Data Driven Subscriptions and Row-level Security

Scenario: A customer wants to have report row-level security and data-driven subscriptions. If you have used SSRS for a while, you will now the cornerstone of report row-level security is User!UserID which returns the user identity. But here is the catch – SSRS will refuse creating a data driven subscription if a report has an expression with User!UserID.

Solution: How do we solve this horrible issue? A great hack is in order. We will disguise the User!UserID in an embedded function inside the report or in an external assembly so SSRS can’t see it. (The reason why this function is named GetHashedUser although no hashing is in place will become obvious in a moment)

Public Function GetHashedUser() as String

return Report.User!UserID.ToLower()

End Function


Believe it or not, this lets the data-driven subscription going. But there is another catch. A data-driven subscription runs in unattended mode and you need to pass the user identity as a parameter. So, when the report is executed live we want to pass the internal User!UserID to the report query or stored procedure. But when the report is subscribed to, we want to pass the user identity as a parameter. A simple expression for the query parameter will do the trick.

=iif(Parameters!UserID.Value =“”, Code.GetHashedUser(), Parameters!UserID.Value)

If the parameter is empty (live delivery), we will call the GetHashedUser function, otherwise, we will pass the parameter value to the database. So far so good, but we now have a security hole. There is nothing stopping the end user from spoofing the report parameter and passing another user’s identity to it to force the report take the data-driven subscription path. To fix this, we will need some level of encryption. I suggest a solution that encrypts the user identity with SHA1 hash both in the report and the database. This should keep spoofy users at bay.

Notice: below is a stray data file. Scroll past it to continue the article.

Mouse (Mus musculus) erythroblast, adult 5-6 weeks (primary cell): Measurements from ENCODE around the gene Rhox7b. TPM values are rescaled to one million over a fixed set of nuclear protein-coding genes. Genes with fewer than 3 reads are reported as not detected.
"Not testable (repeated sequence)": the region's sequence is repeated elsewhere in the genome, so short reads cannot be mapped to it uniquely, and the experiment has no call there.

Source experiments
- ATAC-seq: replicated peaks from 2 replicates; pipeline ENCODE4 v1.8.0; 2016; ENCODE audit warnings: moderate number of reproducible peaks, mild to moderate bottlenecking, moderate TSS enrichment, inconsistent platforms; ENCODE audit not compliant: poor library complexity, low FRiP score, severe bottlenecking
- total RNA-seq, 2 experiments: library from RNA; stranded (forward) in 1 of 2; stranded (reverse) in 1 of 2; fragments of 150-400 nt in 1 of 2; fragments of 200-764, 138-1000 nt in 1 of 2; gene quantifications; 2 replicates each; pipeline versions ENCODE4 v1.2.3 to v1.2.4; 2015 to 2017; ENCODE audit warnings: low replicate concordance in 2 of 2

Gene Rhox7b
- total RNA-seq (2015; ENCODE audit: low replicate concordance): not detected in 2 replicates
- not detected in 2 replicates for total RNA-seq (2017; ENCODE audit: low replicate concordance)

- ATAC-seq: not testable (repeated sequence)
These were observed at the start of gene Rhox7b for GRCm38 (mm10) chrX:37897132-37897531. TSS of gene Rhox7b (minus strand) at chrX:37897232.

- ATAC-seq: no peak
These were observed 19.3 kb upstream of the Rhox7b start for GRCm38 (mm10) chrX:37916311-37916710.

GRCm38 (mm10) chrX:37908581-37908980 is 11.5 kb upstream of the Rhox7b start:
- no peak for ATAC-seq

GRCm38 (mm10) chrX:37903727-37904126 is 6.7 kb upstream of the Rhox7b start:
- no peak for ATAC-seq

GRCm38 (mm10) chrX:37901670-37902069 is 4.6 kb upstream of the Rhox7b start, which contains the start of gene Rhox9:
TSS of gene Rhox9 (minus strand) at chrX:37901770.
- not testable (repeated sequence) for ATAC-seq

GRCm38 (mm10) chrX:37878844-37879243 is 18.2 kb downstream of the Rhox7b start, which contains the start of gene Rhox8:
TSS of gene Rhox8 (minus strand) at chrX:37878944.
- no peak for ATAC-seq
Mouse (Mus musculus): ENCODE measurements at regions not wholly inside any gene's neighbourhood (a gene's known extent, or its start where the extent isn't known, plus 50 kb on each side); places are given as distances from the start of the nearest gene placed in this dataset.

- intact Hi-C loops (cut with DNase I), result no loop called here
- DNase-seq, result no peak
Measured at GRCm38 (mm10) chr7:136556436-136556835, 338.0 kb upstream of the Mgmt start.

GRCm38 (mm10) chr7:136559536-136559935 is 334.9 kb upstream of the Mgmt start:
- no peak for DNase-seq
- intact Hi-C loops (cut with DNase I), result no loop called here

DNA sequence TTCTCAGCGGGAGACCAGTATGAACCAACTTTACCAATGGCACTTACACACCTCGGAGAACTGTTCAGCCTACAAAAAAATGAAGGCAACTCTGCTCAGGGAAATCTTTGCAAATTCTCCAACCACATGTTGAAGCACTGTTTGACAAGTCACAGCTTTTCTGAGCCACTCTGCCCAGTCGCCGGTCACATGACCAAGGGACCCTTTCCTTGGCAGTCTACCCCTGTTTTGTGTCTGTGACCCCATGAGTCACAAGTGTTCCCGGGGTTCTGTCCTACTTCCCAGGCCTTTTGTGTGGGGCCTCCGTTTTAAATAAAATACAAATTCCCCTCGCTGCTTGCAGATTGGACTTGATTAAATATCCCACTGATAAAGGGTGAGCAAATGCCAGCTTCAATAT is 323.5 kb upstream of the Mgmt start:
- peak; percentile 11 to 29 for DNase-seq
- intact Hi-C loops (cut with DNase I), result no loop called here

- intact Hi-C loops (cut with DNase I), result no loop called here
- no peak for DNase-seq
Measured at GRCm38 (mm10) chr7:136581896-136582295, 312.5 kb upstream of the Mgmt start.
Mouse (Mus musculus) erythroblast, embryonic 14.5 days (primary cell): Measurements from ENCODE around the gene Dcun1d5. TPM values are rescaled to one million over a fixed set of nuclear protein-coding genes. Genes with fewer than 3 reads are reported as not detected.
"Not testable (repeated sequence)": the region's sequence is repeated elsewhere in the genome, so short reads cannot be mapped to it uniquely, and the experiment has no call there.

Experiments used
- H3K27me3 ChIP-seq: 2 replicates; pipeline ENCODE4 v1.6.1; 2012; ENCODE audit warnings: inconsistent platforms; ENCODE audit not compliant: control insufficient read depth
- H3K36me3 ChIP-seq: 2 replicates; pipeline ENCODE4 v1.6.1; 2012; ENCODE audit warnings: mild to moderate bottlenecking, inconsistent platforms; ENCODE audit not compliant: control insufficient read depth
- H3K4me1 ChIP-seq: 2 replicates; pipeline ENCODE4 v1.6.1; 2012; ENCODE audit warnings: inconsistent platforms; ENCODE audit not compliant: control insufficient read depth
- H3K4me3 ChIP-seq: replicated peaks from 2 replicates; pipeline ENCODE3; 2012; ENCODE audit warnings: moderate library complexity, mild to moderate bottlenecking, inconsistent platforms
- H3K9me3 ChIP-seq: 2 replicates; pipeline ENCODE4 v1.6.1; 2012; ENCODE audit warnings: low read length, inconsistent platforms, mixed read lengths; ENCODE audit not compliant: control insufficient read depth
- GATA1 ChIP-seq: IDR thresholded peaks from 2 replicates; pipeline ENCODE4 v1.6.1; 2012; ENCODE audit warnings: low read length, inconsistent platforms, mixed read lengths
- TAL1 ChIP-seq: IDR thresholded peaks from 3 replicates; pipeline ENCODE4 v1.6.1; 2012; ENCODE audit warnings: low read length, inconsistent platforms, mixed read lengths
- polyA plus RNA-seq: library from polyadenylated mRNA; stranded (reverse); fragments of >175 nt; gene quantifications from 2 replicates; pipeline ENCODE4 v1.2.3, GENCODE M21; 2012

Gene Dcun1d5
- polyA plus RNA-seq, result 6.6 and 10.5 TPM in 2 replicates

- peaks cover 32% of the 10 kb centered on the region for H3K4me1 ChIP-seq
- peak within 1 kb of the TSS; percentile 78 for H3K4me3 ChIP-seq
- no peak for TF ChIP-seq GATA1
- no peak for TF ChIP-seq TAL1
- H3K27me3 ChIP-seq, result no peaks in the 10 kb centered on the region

You can download the complete code with an AdventureWorks sample report here (requires registration).

Note: The above solution assumes a report connection string with stored credentials which is what you would typically have for T-SQL (relational) reports. What about SSAS with Windows and dimension security? Not a good story and no changes in Denali unless you vote for the following suggestions on connect:

  • Enabling Subscriptions for non-stored credentials reports only has 3 votes on Connect (see link)
  • Fixing the SSAS connection string issue has only 4 votes on Connect (see link)
  • Enabling Shared Data Sources to have Expression Based Connection strings has only 4 votes on Connect (see link)
  • Can’t create a subscription if data source is set to impersonate the authenticated user (see link)


SSAS and data-driven subscriptions has been the bane of my existence. Greg Galloway has an excellent writeup here. In a nutshell, clumsy workarounds include duplicating the report definitions and using an embedded data source with expression-based connection strings, or implementing the row-level security in the report (as you would do with relational reports). So, please vote! Let’s see if can convince Microsoft that we do use SSAS and this is a wide-spread issue that deserves to be fixed ASAP.

SSRS Query Performance Issues with Parameters

I recall seeing “fast queries in SSMS but slow in SSRS” issues reported a few times in the public discussion list but I’ve always dismissed them as unrelated to SSRS. Alas, I happened to see one today when a report would take a very long time (7 min) to execute. As usual, the first stop was to take a look at the SSRS Execution Log which showed that all the time was spent in data retrieval. However, executing the report query in SSMS would take a few seconds. In this case, the report had a complex free-text T-SQL SELECT statement that referenced a single report parameter several times in the query.